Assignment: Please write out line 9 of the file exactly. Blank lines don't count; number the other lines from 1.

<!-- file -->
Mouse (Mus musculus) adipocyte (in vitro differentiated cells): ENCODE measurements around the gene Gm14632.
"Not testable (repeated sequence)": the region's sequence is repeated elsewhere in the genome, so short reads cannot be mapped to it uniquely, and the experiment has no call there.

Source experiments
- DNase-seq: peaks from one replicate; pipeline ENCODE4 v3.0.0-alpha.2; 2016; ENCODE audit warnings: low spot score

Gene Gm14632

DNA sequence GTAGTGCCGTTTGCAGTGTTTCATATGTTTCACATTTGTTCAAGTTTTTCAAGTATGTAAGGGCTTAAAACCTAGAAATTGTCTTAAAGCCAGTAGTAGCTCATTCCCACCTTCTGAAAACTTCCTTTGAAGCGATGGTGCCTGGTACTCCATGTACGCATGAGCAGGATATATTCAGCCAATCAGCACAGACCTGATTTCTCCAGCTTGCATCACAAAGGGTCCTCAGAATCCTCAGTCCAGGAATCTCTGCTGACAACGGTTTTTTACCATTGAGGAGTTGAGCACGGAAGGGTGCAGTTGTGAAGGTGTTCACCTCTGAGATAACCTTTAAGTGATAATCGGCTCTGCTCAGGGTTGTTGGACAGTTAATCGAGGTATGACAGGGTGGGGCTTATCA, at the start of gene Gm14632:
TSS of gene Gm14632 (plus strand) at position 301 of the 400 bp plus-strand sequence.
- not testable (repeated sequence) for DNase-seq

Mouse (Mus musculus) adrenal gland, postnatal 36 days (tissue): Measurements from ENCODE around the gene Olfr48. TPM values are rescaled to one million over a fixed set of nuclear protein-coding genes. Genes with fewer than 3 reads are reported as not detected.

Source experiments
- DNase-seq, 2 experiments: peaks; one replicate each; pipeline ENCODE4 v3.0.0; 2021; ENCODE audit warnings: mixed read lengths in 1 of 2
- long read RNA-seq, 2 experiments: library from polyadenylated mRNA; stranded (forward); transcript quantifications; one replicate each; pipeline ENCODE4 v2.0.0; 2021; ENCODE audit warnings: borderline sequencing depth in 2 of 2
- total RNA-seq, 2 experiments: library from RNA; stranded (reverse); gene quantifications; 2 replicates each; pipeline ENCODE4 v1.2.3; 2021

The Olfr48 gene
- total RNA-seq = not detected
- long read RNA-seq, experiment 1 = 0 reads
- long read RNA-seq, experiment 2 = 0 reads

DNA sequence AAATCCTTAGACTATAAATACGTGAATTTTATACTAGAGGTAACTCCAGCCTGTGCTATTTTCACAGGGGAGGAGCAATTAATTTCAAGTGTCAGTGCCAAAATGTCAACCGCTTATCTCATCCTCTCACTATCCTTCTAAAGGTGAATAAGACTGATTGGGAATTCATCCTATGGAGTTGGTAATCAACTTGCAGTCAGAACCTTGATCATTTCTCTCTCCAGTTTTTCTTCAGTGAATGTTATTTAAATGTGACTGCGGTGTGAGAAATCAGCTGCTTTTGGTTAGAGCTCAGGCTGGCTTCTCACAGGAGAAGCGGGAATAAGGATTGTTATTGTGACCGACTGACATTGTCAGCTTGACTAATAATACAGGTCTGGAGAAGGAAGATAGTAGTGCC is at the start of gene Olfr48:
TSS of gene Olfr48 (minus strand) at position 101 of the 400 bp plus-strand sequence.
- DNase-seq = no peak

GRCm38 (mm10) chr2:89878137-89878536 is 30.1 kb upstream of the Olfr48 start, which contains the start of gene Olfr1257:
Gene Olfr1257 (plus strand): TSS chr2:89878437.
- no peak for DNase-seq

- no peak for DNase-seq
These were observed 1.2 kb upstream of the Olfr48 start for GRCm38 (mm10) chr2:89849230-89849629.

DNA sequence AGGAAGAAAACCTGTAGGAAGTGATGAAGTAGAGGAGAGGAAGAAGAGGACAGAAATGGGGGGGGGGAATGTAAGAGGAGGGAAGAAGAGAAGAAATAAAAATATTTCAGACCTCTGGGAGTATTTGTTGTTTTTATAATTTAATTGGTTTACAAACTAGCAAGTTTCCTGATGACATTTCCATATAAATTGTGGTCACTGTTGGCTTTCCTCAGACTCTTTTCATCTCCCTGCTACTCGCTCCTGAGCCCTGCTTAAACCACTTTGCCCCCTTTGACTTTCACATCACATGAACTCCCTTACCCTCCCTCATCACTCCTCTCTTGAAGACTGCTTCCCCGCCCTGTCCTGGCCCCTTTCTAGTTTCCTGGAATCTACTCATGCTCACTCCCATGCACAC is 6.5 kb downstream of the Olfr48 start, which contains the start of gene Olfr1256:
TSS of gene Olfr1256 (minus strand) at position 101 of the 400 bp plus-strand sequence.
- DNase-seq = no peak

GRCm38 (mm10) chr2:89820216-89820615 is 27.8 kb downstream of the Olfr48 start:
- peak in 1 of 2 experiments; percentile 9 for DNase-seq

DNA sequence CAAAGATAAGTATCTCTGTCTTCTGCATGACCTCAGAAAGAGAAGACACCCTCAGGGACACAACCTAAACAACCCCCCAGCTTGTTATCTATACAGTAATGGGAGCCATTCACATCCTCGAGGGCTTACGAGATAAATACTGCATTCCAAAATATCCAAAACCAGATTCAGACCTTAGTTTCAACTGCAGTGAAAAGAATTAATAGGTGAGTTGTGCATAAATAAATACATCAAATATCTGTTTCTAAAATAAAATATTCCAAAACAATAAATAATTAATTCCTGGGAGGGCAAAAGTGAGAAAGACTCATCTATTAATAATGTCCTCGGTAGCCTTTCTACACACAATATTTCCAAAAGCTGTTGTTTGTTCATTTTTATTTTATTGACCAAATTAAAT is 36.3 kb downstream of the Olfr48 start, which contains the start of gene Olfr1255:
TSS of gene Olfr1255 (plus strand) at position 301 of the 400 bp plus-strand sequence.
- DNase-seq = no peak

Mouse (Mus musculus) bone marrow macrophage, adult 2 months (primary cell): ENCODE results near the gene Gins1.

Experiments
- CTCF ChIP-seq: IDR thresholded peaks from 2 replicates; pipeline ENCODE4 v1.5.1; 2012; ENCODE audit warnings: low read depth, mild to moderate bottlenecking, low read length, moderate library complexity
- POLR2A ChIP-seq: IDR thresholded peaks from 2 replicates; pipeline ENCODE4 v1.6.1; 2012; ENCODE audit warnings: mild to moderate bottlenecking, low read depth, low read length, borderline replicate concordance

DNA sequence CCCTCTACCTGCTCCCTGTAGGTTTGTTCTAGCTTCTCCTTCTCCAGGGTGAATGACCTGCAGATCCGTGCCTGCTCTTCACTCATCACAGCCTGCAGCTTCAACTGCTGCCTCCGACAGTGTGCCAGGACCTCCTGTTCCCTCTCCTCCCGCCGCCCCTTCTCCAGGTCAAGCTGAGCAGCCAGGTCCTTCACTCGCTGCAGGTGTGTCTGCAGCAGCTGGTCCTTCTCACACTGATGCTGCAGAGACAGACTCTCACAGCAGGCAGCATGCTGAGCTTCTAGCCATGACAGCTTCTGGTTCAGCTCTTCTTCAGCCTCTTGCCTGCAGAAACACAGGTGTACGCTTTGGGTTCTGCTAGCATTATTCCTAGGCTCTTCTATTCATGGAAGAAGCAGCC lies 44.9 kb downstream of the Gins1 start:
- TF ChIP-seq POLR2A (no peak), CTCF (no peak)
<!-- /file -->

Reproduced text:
Mouse (Mus musculus) adrenal gland, postnatal 36 days (tissue): Measurements from ENCODE around the gene Olfr48. TPM values are rescaled to one million over a fixed set of nuclear protein-coding genes. Genes with fewer than 3 reads are reported as not detected.